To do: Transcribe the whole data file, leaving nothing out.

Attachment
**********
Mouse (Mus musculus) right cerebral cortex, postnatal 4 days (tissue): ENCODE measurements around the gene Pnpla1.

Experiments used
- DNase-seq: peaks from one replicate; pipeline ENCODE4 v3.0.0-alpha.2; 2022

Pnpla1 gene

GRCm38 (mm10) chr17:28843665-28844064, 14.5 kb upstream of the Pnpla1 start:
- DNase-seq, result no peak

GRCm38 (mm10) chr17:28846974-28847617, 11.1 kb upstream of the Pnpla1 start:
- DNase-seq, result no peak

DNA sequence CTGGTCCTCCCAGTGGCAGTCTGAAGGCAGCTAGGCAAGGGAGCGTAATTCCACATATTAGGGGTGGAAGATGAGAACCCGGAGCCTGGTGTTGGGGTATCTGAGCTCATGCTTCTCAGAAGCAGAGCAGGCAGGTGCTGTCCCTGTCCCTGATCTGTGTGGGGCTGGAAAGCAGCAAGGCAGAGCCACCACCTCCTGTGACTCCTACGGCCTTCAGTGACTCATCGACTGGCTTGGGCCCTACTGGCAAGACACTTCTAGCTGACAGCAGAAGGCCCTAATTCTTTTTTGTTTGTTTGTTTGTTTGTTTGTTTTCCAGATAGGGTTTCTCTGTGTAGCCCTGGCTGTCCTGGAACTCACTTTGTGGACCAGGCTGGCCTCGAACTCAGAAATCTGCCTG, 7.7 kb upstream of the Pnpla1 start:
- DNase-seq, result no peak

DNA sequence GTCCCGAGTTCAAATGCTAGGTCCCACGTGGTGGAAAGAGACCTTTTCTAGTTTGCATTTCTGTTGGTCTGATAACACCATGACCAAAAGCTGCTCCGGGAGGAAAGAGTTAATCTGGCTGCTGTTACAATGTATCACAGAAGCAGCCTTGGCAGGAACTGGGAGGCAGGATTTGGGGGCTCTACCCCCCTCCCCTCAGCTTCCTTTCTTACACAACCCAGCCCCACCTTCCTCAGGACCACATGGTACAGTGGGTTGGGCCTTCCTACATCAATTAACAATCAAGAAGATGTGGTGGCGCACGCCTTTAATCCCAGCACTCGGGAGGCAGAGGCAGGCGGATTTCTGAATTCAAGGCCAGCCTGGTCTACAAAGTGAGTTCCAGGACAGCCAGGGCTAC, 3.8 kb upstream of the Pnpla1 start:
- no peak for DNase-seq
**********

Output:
Mouse (Mus musculus) right cerebral cortex, postnatal 4 days (tissue): ENCODE measurements around the gene Pnpla1.

Experiments used
- DNase-seq: peaks from one replicate; pipeline ENCODE4 v3.0.0-alpha.2; 2022

Pnpla1 gene

GRCm38 (mm10) chr17:28843665-28844064, 14.5 kb upstream of the Pnpla1 start:
- DNase-seq, result no peak

GRCm38 (mm10) chr17:28846974-28847617, 11.1 kb upstream of the Pnpla1 start:
- DNase-seq, result no peak

DNA sequence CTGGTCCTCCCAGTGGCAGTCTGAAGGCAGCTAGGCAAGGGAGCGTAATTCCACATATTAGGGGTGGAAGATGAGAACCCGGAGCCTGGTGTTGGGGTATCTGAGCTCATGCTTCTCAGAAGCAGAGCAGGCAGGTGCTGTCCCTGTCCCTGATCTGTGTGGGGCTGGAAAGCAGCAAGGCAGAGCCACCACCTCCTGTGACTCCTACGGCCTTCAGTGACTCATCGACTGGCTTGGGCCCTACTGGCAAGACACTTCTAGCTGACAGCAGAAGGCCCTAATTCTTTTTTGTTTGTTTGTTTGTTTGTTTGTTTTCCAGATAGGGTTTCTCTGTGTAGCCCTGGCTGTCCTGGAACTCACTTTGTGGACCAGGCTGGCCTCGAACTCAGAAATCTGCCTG, 7.7 kb upstream of the Pnpla1 start:
- DNase-seq, result no peak

DNA sequence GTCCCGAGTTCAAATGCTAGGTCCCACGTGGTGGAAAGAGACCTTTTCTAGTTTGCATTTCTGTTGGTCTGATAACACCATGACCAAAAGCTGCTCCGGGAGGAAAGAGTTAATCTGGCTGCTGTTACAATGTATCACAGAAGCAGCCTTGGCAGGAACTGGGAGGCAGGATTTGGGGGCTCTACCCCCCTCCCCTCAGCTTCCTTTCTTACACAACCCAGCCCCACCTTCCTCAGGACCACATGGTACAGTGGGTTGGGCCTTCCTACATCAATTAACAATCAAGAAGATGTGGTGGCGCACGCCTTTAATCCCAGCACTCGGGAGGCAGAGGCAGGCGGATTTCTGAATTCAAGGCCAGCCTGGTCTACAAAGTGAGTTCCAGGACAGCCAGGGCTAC, 3.8 kb upstream of the Pnpla1 start:
- no peak for DNase-seq